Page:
|Sale Types||Direct-to-Consumer||Wholesale Allowed|
|Labeling||Cottage Kitchen Disclosure||Standard|
Georgia Agricultural Tax Exemption
The Georgia Agricultural Tax Exemption program, or GATE, allows eligible farmers to avoid sales tax on equipment, inputs, and other items purchased exclusively for ag uses like growing microgreens.
You must submit a GATE application to the Georgia Department of Agriculture to receive a certificate. All GATE certifications expire on December 31 annually, so regular renewal is essential.
Cottage Food Operation License
The GA Cottage Food program allows entrepreneurs to use home kitchens to produce certain food products legally in Georgia. Depending on your microgreens sales plans, obtaining this special license may suffice versus needing a commercial Food Sales Establishment permit (see next section).
Cottage kitchen production limitations include:
- Only non-potentially hazardous goods not requiring refrigeration
- Direct sales to consumers only, no wholesale or internet
- $35k or less gross annual sales
If your microgreens recipes and sales plans fit within the Cottage Food rules, apply for this home processor license through the Georgia Department of Agriculture’s Food Safety Division.
Food Sales Establishment License
Commercial processors of foods intended for end consumer sales need this permit from the state agriculture department’s Food Safety Division as well.
So if you plan to sell microgreens wholesale to stores, and restaurants, or ship online orders out of a dedicated production facility, obtain a Food Sales Establishment license instead of the home Cottage Food Operation permit.
Good Agricultural Practices (GAP) Certification
GAP certification audits growing and handling processes to ensure adherence to defined standards for agricultural products like microgreens.
For small growers targeting direct consumer channels like farmer’s markets, GAP remains voluntary. But gaining certification can provide a marketing advantage and prepare operations considering larger commercial wholesale contracts.
Food Labeling and Safety Regulations
Before microgreens go on sale either directly to consumers or to retail/food service clients, proper labeling and adherence to food safety protocols are essential.
All food products like microgreens require informative labeling that discloses:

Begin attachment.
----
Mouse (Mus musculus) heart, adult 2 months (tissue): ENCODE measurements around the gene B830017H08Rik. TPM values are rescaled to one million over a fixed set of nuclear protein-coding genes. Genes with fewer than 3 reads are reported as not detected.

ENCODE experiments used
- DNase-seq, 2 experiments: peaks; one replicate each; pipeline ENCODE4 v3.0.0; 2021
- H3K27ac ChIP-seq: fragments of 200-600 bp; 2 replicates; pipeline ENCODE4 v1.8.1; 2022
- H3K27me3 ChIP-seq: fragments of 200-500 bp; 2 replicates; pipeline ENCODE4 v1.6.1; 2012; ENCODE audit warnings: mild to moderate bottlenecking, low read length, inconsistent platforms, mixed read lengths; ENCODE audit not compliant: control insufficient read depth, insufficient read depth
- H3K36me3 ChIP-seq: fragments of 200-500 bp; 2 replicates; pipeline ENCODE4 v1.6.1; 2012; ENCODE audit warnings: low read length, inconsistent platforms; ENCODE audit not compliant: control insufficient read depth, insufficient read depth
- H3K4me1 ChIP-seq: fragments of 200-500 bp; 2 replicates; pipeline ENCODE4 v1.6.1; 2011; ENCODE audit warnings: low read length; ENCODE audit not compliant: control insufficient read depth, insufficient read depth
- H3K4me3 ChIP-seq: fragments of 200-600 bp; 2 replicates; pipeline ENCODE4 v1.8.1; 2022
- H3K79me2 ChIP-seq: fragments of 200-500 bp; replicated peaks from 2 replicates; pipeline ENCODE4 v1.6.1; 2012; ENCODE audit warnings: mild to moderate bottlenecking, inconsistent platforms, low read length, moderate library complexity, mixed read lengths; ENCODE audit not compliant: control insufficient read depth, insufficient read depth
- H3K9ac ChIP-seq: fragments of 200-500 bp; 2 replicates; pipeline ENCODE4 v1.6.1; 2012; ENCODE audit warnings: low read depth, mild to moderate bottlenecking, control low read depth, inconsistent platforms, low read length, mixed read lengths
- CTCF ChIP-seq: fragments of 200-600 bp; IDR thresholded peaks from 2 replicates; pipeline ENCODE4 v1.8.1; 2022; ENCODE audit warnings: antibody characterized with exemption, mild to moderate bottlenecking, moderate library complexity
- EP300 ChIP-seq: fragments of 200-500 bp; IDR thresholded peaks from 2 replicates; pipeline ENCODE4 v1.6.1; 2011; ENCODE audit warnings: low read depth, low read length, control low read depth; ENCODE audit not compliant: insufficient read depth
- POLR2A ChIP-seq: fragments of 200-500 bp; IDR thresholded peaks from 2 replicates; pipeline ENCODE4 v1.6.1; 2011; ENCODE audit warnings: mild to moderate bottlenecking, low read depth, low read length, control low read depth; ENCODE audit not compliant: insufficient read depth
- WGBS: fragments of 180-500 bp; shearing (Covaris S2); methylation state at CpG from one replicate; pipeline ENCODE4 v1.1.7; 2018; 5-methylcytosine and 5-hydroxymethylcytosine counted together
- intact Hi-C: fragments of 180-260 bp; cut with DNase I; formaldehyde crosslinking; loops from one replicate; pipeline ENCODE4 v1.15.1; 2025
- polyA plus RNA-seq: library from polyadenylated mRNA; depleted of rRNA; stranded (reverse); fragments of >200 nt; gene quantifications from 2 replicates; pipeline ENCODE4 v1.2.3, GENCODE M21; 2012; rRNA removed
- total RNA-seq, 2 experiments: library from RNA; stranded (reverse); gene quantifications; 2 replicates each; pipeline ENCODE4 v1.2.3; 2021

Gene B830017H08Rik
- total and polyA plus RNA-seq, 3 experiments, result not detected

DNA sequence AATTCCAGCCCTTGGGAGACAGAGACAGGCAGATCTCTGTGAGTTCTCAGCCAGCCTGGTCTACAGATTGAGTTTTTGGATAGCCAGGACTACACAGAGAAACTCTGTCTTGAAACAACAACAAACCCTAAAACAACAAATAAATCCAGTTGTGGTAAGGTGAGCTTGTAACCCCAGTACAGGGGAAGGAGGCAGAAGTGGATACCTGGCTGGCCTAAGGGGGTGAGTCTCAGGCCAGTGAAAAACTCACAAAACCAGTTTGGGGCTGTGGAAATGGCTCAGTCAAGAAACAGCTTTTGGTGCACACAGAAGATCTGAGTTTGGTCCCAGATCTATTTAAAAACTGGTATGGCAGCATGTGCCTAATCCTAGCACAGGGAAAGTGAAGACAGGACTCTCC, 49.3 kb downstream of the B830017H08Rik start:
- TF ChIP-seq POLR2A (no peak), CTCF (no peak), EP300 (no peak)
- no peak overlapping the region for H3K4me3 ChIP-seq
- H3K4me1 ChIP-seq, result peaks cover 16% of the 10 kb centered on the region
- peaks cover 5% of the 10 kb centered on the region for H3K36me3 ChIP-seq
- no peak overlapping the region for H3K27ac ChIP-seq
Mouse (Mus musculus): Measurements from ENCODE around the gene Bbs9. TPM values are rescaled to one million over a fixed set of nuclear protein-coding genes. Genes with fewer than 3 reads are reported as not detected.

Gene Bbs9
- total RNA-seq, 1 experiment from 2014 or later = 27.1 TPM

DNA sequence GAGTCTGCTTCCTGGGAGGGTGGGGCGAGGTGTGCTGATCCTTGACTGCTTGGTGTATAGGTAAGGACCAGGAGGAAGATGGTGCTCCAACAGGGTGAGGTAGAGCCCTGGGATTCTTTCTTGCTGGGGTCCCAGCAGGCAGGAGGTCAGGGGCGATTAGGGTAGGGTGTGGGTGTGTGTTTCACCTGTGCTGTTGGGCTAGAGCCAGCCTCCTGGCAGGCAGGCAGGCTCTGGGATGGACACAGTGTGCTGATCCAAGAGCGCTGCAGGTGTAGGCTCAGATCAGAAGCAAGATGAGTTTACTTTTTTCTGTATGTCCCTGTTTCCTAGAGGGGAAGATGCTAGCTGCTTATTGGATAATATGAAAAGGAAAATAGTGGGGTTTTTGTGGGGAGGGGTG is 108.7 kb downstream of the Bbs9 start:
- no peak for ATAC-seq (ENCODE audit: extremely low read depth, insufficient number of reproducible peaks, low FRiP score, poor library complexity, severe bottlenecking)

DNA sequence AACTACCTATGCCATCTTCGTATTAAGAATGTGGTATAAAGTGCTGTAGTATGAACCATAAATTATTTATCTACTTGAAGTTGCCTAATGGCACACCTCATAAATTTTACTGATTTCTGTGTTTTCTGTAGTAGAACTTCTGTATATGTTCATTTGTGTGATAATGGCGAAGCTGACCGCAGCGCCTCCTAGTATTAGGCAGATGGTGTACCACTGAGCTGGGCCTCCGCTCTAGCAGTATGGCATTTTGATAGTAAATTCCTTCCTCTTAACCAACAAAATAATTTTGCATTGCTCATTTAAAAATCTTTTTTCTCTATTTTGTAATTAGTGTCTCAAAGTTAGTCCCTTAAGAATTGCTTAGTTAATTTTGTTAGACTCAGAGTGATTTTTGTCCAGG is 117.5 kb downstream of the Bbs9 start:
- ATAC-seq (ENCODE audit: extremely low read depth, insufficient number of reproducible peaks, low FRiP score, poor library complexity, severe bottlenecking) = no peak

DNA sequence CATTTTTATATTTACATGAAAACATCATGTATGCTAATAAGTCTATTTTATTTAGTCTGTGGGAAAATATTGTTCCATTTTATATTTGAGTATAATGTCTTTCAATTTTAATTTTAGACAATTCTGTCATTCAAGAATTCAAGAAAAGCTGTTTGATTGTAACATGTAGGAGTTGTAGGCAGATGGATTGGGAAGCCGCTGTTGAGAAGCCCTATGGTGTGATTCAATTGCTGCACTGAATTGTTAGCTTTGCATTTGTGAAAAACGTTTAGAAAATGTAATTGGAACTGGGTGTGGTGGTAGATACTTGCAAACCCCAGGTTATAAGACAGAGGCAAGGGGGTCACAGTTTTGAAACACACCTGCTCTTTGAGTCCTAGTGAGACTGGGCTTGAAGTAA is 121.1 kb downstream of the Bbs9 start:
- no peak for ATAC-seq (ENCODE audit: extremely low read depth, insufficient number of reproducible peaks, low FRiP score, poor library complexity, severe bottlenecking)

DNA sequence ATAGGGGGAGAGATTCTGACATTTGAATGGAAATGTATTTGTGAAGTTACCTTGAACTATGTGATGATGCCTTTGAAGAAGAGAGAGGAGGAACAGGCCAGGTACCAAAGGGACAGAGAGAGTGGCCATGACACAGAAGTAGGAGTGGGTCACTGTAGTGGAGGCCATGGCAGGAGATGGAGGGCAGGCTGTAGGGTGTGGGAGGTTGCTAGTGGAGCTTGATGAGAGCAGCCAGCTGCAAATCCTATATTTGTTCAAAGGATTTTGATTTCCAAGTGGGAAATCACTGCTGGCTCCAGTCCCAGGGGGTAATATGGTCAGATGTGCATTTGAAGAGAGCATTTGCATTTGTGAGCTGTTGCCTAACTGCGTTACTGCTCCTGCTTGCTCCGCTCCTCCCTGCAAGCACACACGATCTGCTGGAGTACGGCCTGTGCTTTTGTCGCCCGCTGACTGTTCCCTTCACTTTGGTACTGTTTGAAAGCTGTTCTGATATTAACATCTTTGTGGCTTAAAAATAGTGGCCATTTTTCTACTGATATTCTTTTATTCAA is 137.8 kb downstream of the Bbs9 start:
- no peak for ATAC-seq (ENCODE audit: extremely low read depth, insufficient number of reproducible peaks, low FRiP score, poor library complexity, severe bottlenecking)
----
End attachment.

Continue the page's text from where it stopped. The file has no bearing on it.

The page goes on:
- Business name and address
- Common product name
- Complete ingredients list
- Net weight
- Production method statement (“Made in Cottage Food Operation…”) for home kitchen goods
- Allergen warnings
Georgia follows federal allergen labeling rules. You must call out if microgreens contain any milk, eggs, wheat, soybeans, peanuts, tree nuts, fish, or shellfish either directly in the ingredients or via a separate “Contains” statement.
Handwritten labels are acceptable if legible and durably printed. Stickers and tags work for some sales channels too. But commercial packaging should incorporate printed packaging with professional labeling.
In addition to labeling for ingredients and allergens properly, microgreen growers have an extra duty to prevent cross-contamination in growing and processing areas.
Be very cautious introducing known allergens like wheatgrass or pea shoots into facilities and also growing non-allergenic varieties. Thoroughly clean and sanitize equipment between production cycles. Also, store allergenic and non-allergenic microgreens separately post-harvest.
Georgia follows federal standards for produce packaging materials. Containers for selling microgreens cannot impart harmful chemicals during expected conditions throughout distribution and sale before consumer use.
Wholesale clients like grocery stores or restaurants may demand tamper-resistant or other specialized packaging. Ask prospective commercial buyers about any special container requirements early in the sales process.
Selling Microgreens at Farmers Markets
Farmers markets provide an easy entry point to sales for microgreens producers. These events allow direct vendor-to-consumer commerce, perfect for testing products, talking to customers, and building an audience.
While rules vary across different markets, expect to need permits and licenses beyond your underlying business registration. Some additional documentation farmers markets frequently require from vendors includes:
- Product Liability Insurance: Protects sellers and event organizers from financial fallout from injuries or accidents tied to products
- State Sales Tax ID: Confirms vendors properly collect and remit sale taxes
- Food Handler Permits: Verify completion of food safety training to reduce risks of foodborne illnesses
- Organic Certification: USDA-sanctioned validation for marketed organic goods
- Cottage Food Operation License: For home processors, confirms adherence to that program’s production standards
- Health Inspections: May mandate periodic municipal health department evaluations of vendor storerooms, transport vehicles, or on-site processing facilities like mobile kitchens.
Reputable markets always provide full lists of required permits, licenses, and certifications well ahead of the event or selling season.
Table 3. Georgia Farmers Market Permitting Needs
|Product Liability Insurance||Financial protection|
|State Sales Tax ID||Sales tax collection|
|Food Handler Permit||Verifies food safety training|
|Organic Certificate||Validates organic claims|
|Health Inspections||Evaluates food safety|
Also keep local soil, water, and planting conditions and regulations in mind when selecting which microgreen varieties to grow and sell. For example, markets may prohibit certain plants like watercress over invasive species concerns. Always clear your offerings before committing time and materials to propagation.
Above all, safely transporting and storing microgreens at proper cold temperatures is a prime food safety obligation for public sales venues like markets and special events. Invest in reliable coolers, cold packs, and thermometers specifically for market-day use.